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A handful of topics have long been considered taboo in the world of the arts. One such subject is that of religion and God, with some books and shows straying too close to the boundary of blasphemy being quickly censored. Of course, this also means that some of the most fascinating and probing works have honed in on religion, with their 'taboo' nature only serving to make them all the more intriguing.

In America, 64% of Americans are Christian, while almost three-quarters of the population believe in Heaven and Hell - which makes it all the more peculiar that this has been such an off-limits topic for commercial media. Philosophers have long grappled with various theodicies and arguments regarding the existence of God, usually without any semblance of a concrete answer. At the other end of the spectrum, we have popular TV shows such as The Good Place that put a more light-hearted spin on the notion of the afterlife.

American author Chris Rodell is staring the prospect of the afterlife straight in the eyes, and his latest novel strikes a balance between serious philosophy and hilarious frivolity. At the end of the day, Rodell's off-beat, irreverent tale weaves the two together seamlessly, as he takes the reader on a Shakespearean journey through Heaven, Hell and the gray area in-between that so many of us fear.

Chris Rodell
Photo credit: Chris Rodell

At its heart, Evan 'n' Elle in Heaven & Hell is a love story, drawing on the most iconic tale of romance ever penned - Romeo and Juliet. Only, in Rodell's eccentric tale, Romeo and Juliet are separated by a little more than a family name - Rodell's Juliet finds herself in Heaven, while Romeo is stuck in the depths of Hell.

In order to overcome their predicament, they turn to Adam and Eve for marital advice, only to find out that the Biblical duo have - in an amusing twist of fate - spent the past 5,000 years quarreling. Similarly, Evan turns to a friend, but begins to question whether he can trust this figure. The man's name? Judas Iscariot.

"I always say that, when writing, I have the brain of a free-range chicken. I just let it run wherever it wants - and it often takes me to rather unusual locations! The wild ride of Evan 'n' Elle is the embodiment of this," outlines Rodell.

This is Rodell's sixth book and his second novel, following on from The Last Baby Boomer: The Story of the Ultimate Ghoul Pool. Two of his publications are offbeat biographies, while the other two are self-help books. The latter have spurred on Rodell's successful public speaking career, with his keynote speeches on happiness capturing both his down-to-earth sensibility and his left-field sense of humor.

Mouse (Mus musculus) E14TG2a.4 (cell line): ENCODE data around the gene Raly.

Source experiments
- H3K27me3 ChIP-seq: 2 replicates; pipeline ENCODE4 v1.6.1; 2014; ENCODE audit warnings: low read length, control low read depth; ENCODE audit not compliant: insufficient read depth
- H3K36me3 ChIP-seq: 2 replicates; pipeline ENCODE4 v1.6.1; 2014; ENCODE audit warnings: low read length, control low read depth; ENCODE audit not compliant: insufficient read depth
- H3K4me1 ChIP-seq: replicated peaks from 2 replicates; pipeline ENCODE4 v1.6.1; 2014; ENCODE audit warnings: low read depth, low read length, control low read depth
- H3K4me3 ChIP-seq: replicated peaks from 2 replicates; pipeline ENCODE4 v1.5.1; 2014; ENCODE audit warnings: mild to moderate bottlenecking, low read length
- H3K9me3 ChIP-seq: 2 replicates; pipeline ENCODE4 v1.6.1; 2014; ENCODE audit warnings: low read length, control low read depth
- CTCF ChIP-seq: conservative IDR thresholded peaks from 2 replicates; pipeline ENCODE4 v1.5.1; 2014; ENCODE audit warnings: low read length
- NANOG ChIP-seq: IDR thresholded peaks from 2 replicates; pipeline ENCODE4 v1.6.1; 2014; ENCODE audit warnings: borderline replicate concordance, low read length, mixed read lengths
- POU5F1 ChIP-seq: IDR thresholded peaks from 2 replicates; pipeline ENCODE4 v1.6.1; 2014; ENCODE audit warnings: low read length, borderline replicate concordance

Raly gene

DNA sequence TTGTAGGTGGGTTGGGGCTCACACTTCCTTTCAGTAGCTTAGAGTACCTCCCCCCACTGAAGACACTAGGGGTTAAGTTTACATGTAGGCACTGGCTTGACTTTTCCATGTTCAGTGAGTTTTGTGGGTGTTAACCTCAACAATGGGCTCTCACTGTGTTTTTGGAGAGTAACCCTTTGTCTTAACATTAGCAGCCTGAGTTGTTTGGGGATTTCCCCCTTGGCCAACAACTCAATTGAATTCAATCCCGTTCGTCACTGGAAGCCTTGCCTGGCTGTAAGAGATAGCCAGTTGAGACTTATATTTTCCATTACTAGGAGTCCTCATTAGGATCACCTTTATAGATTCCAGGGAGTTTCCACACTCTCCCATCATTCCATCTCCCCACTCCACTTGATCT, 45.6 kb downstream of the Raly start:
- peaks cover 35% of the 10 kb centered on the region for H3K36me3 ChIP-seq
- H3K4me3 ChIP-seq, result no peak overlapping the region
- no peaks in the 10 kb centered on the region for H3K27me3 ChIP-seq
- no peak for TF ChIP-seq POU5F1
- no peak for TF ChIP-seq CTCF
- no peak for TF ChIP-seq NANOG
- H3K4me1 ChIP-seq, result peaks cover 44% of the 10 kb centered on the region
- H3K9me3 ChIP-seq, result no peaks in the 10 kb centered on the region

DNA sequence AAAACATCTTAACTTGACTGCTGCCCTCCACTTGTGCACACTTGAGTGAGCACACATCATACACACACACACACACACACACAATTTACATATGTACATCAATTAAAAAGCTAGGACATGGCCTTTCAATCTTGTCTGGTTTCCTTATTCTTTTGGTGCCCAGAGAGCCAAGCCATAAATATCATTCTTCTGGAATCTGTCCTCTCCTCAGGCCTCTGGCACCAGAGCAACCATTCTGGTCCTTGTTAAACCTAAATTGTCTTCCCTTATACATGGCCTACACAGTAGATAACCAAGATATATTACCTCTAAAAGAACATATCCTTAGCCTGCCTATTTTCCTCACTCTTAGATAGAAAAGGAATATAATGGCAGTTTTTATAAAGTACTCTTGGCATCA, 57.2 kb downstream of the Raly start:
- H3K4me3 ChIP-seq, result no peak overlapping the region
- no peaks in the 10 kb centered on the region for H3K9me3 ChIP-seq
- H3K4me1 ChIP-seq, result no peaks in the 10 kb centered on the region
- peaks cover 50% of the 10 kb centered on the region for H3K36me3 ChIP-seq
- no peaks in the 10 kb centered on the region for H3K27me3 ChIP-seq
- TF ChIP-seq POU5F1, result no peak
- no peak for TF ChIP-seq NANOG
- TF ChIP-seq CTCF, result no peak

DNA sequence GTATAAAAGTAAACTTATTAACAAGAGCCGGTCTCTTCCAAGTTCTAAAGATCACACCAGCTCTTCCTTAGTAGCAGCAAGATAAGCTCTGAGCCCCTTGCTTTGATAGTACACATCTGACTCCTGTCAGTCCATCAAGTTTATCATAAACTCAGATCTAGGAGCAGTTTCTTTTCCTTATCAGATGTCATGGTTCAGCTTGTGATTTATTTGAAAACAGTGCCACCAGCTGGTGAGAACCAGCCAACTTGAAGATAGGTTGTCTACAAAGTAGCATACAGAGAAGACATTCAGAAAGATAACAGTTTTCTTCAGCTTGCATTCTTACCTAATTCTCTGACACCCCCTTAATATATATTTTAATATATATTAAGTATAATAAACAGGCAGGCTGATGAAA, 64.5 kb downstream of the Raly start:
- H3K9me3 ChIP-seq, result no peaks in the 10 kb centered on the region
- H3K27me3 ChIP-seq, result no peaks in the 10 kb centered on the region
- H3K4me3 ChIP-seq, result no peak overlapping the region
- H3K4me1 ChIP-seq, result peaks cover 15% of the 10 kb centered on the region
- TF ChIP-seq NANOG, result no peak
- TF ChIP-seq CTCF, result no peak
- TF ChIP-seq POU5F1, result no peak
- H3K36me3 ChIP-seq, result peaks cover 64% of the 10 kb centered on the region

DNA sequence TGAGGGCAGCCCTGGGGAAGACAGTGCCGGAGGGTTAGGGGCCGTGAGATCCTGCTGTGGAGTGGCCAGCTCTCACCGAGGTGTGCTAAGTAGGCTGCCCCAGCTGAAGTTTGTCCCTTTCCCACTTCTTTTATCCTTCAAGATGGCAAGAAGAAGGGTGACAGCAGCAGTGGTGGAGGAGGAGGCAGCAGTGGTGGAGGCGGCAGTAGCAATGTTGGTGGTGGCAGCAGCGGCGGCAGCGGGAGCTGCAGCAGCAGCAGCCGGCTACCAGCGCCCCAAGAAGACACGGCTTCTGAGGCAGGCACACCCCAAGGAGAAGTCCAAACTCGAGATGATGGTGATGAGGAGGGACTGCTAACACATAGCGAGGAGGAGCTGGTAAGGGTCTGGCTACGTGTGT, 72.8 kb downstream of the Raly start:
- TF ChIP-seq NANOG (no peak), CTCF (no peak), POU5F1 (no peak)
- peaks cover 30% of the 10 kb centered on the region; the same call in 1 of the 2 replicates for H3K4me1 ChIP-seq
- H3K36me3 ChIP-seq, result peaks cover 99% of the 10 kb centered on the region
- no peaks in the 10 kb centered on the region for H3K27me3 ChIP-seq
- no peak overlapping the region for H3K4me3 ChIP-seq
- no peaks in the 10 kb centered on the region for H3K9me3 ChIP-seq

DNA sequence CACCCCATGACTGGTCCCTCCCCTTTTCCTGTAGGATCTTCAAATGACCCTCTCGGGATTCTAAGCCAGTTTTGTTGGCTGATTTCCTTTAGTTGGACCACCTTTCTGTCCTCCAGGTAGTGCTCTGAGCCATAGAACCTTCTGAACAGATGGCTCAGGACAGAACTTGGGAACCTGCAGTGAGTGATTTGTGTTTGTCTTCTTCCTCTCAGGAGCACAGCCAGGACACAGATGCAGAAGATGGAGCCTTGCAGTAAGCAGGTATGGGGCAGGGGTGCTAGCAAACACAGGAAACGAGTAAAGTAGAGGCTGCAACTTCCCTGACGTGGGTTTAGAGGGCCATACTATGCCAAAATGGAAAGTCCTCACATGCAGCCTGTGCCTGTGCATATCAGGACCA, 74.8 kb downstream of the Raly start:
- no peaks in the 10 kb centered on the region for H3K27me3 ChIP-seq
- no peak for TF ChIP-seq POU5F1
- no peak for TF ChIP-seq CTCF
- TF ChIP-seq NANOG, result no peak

"I wrote a self-help book called Undaunted Optimist, and the process of writing it turned me into a skeptical pessimist," Rodell quips. This publication, alongside his other self-help book, Use All The Crayons! The Colorful Guide to Simple Human Happiness, was crafted after Rodell noticed a perplexing commonality between his friends and family.

"I've seen people struggle with addictions, divorces, and the worst that life has to throw at them, and they're miserable. But I've also seen people with great jobs, great families and great friends that are just as miserable. I've always counted myself lucky that I'm generally a happy man, and I feel compelled to try and guide others towards happiness through my writing. Whether this is by making someone laugh, giving them an eye-opening life lesson or simply taking them out of their heads for a couple of hours while they read, this is the ultimate purpose of my work," muses Rodell.

One of Rodell's self-help strategies is to provide readers with 1001 techniques to become happier. These are typically irreverent, eccentric and - most crucially of all - downright hilarious. One such technique is to tell people you're going to open up an art gallery, only to then invite them to a room with nothing on the walls, full of a group of people that spend the evening saying nothing but, 'Hi, I'm Art'.

Rodell's career as a freelance writer has led him to create autobiographies for golfing legend Arnold Palmer, with whom he had the pleasure of becoming great friends, and the affable TV icon, Fred Rogers. Five years ago, Rodell was diagnosed with Parkinson's disease. In a life lived with joyful levity and unabashed optimism, would this diagnosis prove to be the one thing that could dampen Rodell's outlook on life?

Absolutely not. "My response to the diagnosis was - perhaps unsurprisingly - to write about it. I try to inject all of my life experiences into my writing, because that's what makes them relatable. I might be writing about lofty concepts such as Heaven and Hell and introducing characters such as Adam and Eve, but when you strip all that away, my books are always essentially a thesis on the human condition. I write for one reason and one reason alone - to make people happy," concludes Rodell.
Judging from his quickly expanding fanbase, it's safe to say that Rodell seems to be succeeding in his quest.